I went to one provider who wanted to throw everything at the cancer--which sounds fine to most people except it was not going to get me better. They still would have been willing to do chemotherapy, mastectomy, radiation, more chemotherapy, throw everything at it. At the end of the day, they would have been ruining my quality of life. I would have gone through all of that if I would have gotten better later, but I wouldn't have.
HP: These issues arose in your radiation therapy for your current metastases….
AB: I am getting treatment. I've been treating the cancer throughout. What I'm trying to do are the things that will give me the best quality of life for whatever period of time I have. That’s how I get to do crazy things, like riding camels. When the cancer moved into the ribs, it caused a lot of pain, a really deep pain. It hurt to the core.
Instead of having multiple radiation to the site, Choosing Wisely’s recommendation is to have something called single fraction: one dose of radiation to the bones and that's supposed to knock out the pain. Large studies involving 16,000 patients or more indicate that this single-fraction approach provides the same health benefits as more extensive radiation treatment. Instead of paying for six or 12 or more doses of radiation, a single dose lower be less expensive, and would knock out the pain. I had the one dose. I felt great, and I was on an Acela train to Washington, D.C. the very next morning.
HP: No doubt complaining about the Wi-Fi like everybody else.
HP: You're so vivacious and open about your treatment. People watching us now might be a little surprised that we’re having such a relaxed conversation what it's like to face stage four cancer as you do. How do other cancer patients or others react to you?
AB: The cancer community is a very supportive community. People are tremendous. We respect the choices that each of us has chosen. There is no one right way for everyone. That's really the point: to have the right information to be able to be part of a value-based decision.
The most poignant e-mails and letters I've gotten have been from families of people who have passed away from cancer, and these family members wished that they had gone a different path. They wish that, in the last weeks of life, that they hadn't thrown chemotherapy and aggressive treatment at an incurable situation.
One woman talked about her mother. She said that her mother had stopped aggressively treating the cancer. This woman—the daughter--was devastated. She thought that her mother had given up. After reading one of my pieces, she realized that her mother was still treating the cancer. She was getting a treatment. She just wasn't doing the everything. They had time together, and that time was the most precious thing. The daughter just never really thought about that before. Her mother had opted to have quality of life and quality time in an incurable situation. It just changed her way of looking at what is good care.
HP: It’s so important for family members to be able to understand and trust the care process itself, to be comfortable not only with the decisions that are made, but just to have that sense: We as a family have proceeded sensibly. When someone you love is very sick, you feel a tremendous responsibility to help. It's not always clear that you can. Yet you feel this intense responsibility.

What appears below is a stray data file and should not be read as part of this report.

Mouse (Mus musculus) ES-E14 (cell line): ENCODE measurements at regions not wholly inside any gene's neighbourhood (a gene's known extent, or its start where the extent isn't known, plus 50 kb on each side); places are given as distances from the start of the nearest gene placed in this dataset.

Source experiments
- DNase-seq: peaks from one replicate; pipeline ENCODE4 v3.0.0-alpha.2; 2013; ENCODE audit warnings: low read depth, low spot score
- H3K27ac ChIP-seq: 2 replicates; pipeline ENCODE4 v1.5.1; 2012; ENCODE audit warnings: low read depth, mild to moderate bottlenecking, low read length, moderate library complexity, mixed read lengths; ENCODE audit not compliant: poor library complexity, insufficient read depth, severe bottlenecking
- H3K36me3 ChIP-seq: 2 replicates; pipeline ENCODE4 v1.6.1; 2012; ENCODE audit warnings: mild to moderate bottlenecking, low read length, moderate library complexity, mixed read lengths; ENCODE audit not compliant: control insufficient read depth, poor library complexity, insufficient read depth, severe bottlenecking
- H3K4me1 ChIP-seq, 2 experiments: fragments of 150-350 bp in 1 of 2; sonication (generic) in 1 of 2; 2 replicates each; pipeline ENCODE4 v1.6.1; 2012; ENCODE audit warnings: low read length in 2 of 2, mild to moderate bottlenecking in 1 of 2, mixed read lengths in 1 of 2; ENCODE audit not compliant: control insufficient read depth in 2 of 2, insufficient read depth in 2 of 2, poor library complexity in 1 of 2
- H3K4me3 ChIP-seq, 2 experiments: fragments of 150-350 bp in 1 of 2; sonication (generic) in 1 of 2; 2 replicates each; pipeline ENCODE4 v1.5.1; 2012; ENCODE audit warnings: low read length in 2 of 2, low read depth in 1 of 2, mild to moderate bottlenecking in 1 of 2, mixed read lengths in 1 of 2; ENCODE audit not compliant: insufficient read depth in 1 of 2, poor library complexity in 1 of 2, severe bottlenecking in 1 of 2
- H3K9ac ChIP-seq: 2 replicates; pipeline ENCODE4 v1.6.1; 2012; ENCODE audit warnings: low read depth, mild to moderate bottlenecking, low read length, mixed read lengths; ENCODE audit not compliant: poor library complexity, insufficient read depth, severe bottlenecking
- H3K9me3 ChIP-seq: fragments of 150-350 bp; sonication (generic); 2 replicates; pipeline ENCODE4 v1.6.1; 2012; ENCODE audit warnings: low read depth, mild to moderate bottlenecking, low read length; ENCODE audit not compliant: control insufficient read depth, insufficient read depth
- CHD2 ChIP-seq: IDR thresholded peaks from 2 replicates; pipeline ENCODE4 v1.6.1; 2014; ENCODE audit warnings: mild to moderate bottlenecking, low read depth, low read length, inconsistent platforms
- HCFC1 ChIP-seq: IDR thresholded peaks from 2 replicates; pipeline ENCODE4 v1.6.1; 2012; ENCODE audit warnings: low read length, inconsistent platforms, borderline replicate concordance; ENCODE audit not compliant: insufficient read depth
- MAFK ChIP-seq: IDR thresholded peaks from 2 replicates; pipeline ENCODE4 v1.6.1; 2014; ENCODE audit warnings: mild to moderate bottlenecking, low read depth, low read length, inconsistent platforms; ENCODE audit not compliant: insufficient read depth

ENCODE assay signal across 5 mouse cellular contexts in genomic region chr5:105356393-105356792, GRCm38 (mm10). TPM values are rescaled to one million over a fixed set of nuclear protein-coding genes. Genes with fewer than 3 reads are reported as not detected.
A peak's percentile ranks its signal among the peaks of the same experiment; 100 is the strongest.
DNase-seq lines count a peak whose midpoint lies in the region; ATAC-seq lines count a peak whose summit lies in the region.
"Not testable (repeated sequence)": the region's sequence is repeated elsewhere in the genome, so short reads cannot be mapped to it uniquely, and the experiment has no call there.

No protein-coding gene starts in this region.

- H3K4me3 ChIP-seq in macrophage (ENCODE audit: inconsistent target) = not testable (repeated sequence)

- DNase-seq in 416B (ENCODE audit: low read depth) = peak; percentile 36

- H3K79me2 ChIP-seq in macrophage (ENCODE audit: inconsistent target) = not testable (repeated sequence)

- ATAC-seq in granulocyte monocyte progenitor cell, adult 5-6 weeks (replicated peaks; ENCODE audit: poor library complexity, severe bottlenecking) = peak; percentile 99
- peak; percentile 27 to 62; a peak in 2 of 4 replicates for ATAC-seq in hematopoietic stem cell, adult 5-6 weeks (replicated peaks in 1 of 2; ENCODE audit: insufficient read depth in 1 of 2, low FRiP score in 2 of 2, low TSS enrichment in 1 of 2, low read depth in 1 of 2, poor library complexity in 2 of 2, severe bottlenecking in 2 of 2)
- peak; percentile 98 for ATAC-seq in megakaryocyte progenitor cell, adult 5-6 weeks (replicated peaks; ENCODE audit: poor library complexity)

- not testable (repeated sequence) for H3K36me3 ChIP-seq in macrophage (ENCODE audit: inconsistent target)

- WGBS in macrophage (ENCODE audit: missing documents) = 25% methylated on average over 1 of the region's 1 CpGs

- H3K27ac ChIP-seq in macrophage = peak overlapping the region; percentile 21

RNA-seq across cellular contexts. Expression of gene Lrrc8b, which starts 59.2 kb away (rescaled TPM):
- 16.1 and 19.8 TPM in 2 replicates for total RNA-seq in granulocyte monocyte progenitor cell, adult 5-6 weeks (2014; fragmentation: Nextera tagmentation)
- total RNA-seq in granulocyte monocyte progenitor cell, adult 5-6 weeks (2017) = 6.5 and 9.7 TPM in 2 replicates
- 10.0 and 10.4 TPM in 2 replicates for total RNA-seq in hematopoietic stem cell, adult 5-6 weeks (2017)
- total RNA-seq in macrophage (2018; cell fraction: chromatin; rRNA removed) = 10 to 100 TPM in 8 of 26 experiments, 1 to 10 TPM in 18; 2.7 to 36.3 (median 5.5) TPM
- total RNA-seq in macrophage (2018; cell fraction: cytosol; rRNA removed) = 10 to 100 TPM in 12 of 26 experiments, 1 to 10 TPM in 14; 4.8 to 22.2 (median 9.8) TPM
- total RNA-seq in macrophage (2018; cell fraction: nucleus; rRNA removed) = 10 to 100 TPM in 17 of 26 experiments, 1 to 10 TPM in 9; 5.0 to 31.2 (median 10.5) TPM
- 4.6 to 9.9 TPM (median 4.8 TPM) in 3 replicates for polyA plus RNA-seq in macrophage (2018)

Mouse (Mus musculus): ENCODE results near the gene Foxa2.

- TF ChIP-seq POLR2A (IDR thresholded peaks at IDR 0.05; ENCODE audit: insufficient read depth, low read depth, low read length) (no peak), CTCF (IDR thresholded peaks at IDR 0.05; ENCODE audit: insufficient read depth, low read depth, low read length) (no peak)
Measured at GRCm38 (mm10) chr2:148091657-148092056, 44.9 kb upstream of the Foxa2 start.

To know that this care was well-handled, whatever the outcome, gives people comfort. Obviously, people always hope for medical miracles. Yet to know things were well-handled gives people some peace of mind. I don't know if that's been your experience.
AB: I think there are advantages simply to being able to discuss why we make the decisions we make, but I think to really take in enough information that we make choices that are going to improve our lives and not waste our lives. If I had followed that very aggressive approach one doctor had suggested to me, considering that there is no evidence that it would have given me any benefit, it would have cost my family real money. It would have taken me away from my family. I would not have been able to work. I would have felt terrible, which is the least of all of the problems, but I wouldn't have been able to be there as a mother, as a daughter, as a friend, as a sister. I wouldn't have been the person that I've been able to be for the past four years. The potential is to take away everything.
HP: How do you think about money issues when you think about your own care? Are there things that you think might be of value, but that are too expensive in terms of your family's financial situation?
AB: Like everybody else, I have limited resources, but I'm very fortunate. I have a great employer. I have a great job. I have the ability to go anywhere in the country to see anyone. I could leave the country to see somebody. If I wanted to chase windmills, I could certainly afford to do that, but it's not going to get me to a better place. There's no evidence to suggest it.
I did actually go and see a second opinion, somebody who was considered top in the field in this particular cancer. They didn't have an answer. There simply weren't answers for this. If I want to try experimental drugs or go into a clinical trial or do any of those kinds of things, one concern is that I'm going to trade off how I feel now. I would give that up for very little and, honestly, no evidence-based suggestion that I'm going to get better. That's the one thing that I have, so money really isn't necessarily the issue. I mean, I've got limits, but that's not the thing that holds me back.
HP: Now, what's your next adventure?
AB: I'm going off to the Christmas markets in Germany and Prague, drinking good wine.
HP: It’s wonderful to talk to you. I'm sure we'll be checking in again.